pHLIP-mediated targeting of truncated tissue factor to tumor vessels causes vascular occlusion and impairs tumor growth

Suping Li, Yanhua Tian, Ying Zhao, Yinlong Zhang, Shishuai Su, Jing Wang, Meiyu Wu, Quanwei Shi, Gregory J. Anderson, Johannes Thomsen, Ruifang Zhao, Tianjiao Ji, Jie Wang, Guangjun Nie

Research output: Contribution to journalArticle

17 Scopus citations

Abstract

Occluding tumor blood supply by delivering the extracellular domain of coagulation-inducing protein tissue factor (truncated tissue factor, tTF) to tumor vasculature has enormous potential to eliminate solid tumors. Yet few of the delivery technologies are moved into clinical practice due to their non-specific tissue biodistribution and rapid clearance by the reticuloendothelial system. Here we introduced a novel tTF delivery method by generating a fusion protein (tTF-pHLIP) consisting of tTF fused with a peptide with a low pH-induced transmembrane structure (pHLIP). This protein targets the acidic tumor vascular endothelium and effectively induces local blood coagulation. tTF-pHLIP, wherein pHLIP is cleverly designed to mimic the natural tissue factor transmembrane domain, triggered thrombogenic activity of the tTF by locating it to the endothelial cell surface, as demonstrated by coagulation assays and confocal microscopy. Systemic administration of tTF-pHLIP into tumor-bearing mice selectively induced thrombotic occlusion of tumor vessels, reducing tumor perfusion and impairing tumor growth without overt side effects. Our work introduces a promising strategy for using tTF as an anti-cancer drug, which has great potential value for clinical applications.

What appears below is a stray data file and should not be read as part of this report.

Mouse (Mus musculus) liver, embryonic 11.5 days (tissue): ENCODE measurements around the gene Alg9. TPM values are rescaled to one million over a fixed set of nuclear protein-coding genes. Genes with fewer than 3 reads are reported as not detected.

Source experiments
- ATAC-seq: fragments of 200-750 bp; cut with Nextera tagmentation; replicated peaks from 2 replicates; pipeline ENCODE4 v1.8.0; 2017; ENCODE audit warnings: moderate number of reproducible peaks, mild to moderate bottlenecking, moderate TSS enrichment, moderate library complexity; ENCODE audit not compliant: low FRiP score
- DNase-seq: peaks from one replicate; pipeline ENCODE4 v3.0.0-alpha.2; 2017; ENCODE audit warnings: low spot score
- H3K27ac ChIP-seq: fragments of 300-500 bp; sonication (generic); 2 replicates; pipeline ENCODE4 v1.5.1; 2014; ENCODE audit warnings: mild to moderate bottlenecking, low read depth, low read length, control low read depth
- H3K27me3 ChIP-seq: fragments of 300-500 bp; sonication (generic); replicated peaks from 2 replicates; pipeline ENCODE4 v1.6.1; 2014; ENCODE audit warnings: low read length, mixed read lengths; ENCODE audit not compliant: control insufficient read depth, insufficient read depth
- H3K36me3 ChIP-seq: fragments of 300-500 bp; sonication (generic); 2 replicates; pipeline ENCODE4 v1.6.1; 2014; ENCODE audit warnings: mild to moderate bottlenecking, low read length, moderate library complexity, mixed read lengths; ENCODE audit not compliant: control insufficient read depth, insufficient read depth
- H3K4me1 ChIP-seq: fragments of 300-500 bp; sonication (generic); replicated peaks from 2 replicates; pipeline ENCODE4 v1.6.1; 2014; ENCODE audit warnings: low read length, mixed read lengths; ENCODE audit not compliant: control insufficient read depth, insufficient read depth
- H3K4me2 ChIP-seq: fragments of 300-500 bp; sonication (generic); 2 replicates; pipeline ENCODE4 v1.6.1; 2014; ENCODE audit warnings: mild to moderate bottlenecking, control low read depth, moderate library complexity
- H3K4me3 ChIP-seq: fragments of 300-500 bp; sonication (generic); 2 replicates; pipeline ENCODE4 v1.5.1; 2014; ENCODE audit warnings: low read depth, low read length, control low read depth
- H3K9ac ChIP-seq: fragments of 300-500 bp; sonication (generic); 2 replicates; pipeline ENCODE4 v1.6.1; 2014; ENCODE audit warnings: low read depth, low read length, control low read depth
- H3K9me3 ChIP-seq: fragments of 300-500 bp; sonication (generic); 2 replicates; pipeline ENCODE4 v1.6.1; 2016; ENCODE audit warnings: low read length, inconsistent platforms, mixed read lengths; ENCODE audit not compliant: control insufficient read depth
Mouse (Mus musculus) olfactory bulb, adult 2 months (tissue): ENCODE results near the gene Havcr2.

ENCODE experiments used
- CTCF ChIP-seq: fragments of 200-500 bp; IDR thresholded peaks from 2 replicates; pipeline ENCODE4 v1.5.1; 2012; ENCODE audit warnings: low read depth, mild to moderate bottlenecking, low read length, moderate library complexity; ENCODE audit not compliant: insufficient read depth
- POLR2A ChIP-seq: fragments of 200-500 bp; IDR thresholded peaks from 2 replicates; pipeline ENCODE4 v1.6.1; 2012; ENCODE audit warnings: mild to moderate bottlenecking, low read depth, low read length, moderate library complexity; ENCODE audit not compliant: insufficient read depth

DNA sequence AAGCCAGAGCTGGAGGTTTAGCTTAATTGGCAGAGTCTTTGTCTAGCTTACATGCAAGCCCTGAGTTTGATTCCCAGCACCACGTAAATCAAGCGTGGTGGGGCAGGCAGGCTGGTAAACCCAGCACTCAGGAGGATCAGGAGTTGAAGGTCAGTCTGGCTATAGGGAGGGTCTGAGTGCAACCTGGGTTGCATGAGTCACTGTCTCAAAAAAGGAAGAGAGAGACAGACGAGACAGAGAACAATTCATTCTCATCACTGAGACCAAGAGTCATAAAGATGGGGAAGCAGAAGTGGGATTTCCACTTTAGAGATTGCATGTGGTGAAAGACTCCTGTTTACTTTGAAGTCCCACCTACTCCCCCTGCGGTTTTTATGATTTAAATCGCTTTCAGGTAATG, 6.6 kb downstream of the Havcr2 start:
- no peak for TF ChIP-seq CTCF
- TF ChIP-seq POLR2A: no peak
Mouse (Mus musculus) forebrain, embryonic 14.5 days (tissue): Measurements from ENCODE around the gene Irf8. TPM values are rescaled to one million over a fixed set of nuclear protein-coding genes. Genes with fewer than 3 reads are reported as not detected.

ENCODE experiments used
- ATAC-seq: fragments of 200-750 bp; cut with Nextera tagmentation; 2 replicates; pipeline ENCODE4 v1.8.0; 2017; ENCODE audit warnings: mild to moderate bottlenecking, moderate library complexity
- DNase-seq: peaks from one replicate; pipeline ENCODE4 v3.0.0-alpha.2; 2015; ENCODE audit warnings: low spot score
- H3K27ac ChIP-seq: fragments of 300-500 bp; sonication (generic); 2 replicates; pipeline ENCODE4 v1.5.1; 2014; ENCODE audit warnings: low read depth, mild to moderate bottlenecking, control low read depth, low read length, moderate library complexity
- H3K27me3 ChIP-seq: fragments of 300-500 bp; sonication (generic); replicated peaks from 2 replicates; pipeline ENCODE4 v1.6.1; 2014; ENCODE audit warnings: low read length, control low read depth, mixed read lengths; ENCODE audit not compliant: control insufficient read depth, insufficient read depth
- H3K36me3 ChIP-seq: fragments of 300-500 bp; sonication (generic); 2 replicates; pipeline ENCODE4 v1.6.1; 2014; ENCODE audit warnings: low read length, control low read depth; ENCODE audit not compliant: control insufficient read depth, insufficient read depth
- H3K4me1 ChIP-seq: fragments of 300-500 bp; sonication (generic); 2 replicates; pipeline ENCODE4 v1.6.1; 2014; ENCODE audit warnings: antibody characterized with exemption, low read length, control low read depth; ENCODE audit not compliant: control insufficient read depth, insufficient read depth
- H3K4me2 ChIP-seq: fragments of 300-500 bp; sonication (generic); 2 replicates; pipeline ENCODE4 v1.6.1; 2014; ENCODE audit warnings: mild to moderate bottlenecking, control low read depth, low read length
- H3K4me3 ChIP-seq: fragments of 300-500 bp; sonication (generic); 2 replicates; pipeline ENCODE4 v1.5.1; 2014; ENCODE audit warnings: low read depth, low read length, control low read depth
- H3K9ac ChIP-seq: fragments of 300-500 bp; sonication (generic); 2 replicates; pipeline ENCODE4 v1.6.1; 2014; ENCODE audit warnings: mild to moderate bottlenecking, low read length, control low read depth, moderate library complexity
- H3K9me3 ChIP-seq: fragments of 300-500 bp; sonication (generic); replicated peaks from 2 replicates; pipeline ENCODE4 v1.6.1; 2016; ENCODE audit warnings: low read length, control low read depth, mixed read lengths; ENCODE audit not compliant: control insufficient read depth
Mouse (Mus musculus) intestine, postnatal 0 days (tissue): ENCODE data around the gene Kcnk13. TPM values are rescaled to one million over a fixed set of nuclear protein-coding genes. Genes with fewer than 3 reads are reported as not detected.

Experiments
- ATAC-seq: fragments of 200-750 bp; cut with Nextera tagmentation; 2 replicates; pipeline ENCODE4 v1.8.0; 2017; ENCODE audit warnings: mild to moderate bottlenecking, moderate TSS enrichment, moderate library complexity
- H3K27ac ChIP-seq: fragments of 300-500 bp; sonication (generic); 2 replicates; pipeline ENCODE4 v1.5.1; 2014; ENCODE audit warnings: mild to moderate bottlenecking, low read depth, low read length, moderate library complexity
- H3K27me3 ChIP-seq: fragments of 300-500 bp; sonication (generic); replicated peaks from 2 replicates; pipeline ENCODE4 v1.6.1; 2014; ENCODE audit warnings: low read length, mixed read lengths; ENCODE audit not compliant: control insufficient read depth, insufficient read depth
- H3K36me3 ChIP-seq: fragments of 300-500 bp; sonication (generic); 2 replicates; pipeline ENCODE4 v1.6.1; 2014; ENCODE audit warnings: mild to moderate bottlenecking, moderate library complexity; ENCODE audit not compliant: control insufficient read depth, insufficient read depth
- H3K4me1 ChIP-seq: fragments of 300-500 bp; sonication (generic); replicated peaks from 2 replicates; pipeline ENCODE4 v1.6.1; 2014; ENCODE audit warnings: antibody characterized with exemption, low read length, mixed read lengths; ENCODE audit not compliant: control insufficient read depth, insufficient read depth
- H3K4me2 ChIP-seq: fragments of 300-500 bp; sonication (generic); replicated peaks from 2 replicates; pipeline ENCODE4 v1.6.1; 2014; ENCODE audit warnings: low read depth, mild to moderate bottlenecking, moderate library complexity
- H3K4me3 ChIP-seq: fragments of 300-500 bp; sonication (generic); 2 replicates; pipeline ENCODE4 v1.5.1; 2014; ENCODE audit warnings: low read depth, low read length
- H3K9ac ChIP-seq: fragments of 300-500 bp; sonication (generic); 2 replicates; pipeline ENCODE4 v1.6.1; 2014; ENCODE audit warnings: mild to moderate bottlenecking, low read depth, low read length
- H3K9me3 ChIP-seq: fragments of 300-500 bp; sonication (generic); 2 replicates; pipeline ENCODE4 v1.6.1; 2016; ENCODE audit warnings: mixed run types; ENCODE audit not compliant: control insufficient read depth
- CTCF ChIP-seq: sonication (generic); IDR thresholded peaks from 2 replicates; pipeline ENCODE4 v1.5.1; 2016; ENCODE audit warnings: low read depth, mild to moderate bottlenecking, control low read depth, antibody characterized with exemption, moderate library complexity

Original languageEnglish (US)
Pages (from-to)23523-23532
Number of pages10
JournalOncotarget
Volume6
Issue number27
DOIs
StatePublished - 2015

Keywords

  • Thrombosis
  • Truncated tissue factor (tTF)
  • Tumor vessel targeting
  • pH low insertion peptide (pHLIP)

ASJC Scopus subject areas

  • Oncology

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